“My People”

by Clarence A.

My classmate whispered something to me yesterday

He said that “my kind” was something he wouldn’t even want to step on

His arms crossed, shielding his mind

From any reasoning or association with my kind

His face wiped clean of any scars,

Yet each of his words, one by one, being drafted off to war

His words like a million arrows tearing at my perforated heart

But how I longed to tell him

If way back when in the old,

When all they cared about was

Glory, God, and Gold

Did my people ever lose hope?

Under your foreign subjugation

You watered the revolutionary seeds for my nation

For us to fight for our freedom

My people are a legion of hopefuls

The young village girl who wakes up

Crusty-eyed, not to the alarm of her clock, but the cluck of her chickens

She races the sunrise along the dirt paths to school

It’s ONLY 10 miles!

Her feet blistered with dignity and education

All to build a future for her nation

Her bright future was her own creation.

In the country,

My people relentlessly clear the fields

and sow the seeds

and water the crops-

-with the sweat dripping from our noses-

and reap our own harvests.

With Apollo scorching the back of our necks

My kind was ripened by the sun.

In the city,

Where my people erupt buildings of steel

Whose skyrise peaks tickle the heavens

but root themselves deep in a culture of determination

We are not bugs you can just shrug off

My classmate whispered something to me today

He said my kind was something he wouldn’t want to step on

So I knelt down low,

My eyes locked with his,

And with a heavy whisper,

I said,

“Damn right, you don’t want to step on my kind.”


Melanie A.

“Writing is my passageway into a world where my thoughts can run wild. It’s a safe place for me to be weird and express my feelings without the fear of someone stomping over them,” says Melanie A (9). Although Melanie writes poetry about anything that comes to mind, she typically chooses topics related to her emotions, relationships, or identity. “All of my poems are written when I feel the need to record a certain idea or feeling,” she says. “I simply let the words from my mind be transferred through my fingers onto the paper.”

In 8th grade, Melanie would send poems and songs she wrote to a fellow classmate whom she was in a close relationship with. One of these poems, titled “What I wish you knew about me”, describes her feelings whenever she has a crush on someone. “[The poem] sums up what my real personality is like,” says Melanie. “We are no longer together, but the poem is still true to my mindset in any close friendship I have.” Her favorite line from the poem is “I want you to know I am crazy / That I dance in the rain without an umbrella” because it shows a “more vulnerable side to [her] personality not many people know about.” “It tells people that I will be free and I will not conform,” she says.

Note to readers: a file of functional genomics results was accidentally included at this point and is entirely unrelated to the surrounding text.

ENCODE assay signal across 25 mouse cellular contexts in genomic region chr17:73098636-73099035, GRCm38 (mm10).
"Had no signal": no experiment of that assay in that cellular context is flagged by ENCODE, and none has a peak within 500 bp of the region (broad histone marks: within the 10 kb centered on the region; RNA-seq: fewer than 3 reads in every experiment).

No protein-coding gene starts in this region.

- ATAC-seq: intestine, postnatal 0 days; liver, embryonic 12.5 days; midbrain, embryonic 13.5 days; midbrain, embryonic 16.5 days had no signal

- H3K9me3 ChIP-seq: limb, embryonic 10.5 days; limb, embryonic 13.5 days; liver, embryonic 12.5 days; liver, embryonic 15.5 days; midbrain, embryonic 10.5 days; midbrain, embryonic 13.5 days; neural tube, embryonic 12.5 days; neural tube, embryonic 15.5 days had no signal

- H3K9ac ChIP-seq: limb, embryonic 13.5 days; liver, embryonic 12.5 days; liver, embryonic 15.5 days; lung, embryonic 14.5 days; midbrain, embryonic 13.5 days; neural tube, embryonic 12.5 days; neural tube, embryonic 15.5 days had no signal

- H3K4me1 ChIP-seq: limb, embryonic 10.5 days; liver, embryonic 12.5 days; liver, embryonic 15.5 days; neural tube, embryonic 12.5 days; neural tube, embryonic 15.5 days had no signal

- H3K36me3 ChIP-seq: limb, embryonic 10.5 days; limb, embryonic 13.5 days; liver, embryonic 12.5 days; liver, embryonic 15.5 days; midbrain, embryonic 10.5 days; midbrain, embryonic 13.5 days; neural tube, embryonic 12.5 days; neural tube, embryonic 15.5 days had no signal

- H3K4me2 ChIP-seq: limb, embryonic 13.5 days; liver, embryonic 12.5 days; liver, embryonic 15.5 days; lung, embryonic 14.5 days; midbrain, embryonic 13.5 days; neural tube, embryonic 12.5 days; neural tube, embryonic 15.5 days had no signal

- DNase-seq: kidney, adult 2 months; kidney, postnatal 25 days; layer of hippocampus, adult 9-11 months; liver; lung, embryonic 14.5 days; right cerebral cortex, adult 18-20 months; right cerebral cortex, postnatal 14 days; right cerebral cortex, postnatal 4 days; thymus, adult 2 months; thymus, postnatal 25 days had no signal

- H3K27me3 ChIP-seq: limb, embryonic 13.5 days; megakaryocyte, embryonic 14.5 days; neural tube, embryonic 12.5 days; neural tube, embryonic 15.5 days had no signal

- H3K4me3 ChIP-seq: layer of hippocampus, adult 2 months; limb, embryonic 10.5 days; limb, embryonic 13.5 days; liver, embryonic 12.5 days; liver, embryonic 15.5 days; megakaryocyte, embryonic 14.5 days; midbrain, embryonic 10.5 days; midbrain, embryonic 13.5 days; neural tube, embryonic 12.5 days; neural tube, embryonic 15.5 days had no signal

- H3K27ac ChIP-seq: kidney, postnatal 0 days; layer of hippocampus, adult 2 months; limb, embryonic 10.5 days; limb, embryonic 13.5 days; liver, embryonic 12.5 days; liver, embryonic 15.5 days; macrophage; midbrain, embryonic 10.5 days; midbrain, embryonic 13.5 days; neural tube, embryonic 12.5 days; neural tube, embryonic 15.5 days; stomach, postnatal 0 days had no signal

Similar to “What I wish you knew about me”, Melanie’s other poems are “windows into who [she is].” As a result, she has felt hesitant about sharing her poetry with the public. She says, “I’ve always been a more open person, but when I share my writing, I do have some doubts because a lot of people can judge or label me.” However, she encourages students to overcome this fear. Melanie says, “Be who you are. The people who hate on your poetry or make fun of you for it aren’t worth your time.”

What I wish you knew about me

By Melanie A.

I want you to know that I am crazy

That I dance in the rain without an umbrella

I want you to know that I am creative

That I like to write poems and write stories based off of my life

I want you to know that I am knowledgeable

That I learn from my mistakes and I try to improve myself because of them

I want you to know that I am unique

That I will never be a copy and never copy anyone else because that’s boring

I want you to know that I am courageous

That I have done many things that not many others have dared to do

I want you to know that I am stubborn

That I will never back down and I will never give up my dreams

I want you to know that I am determined

That I will never give up if I’m trying to reach a goal

I want you to know that I am trying to be


That I am trying to use my


I want you to realize that I’m trying to be


I want you to see that I’m using


And that I am very


For I am


To show you I am


In love with you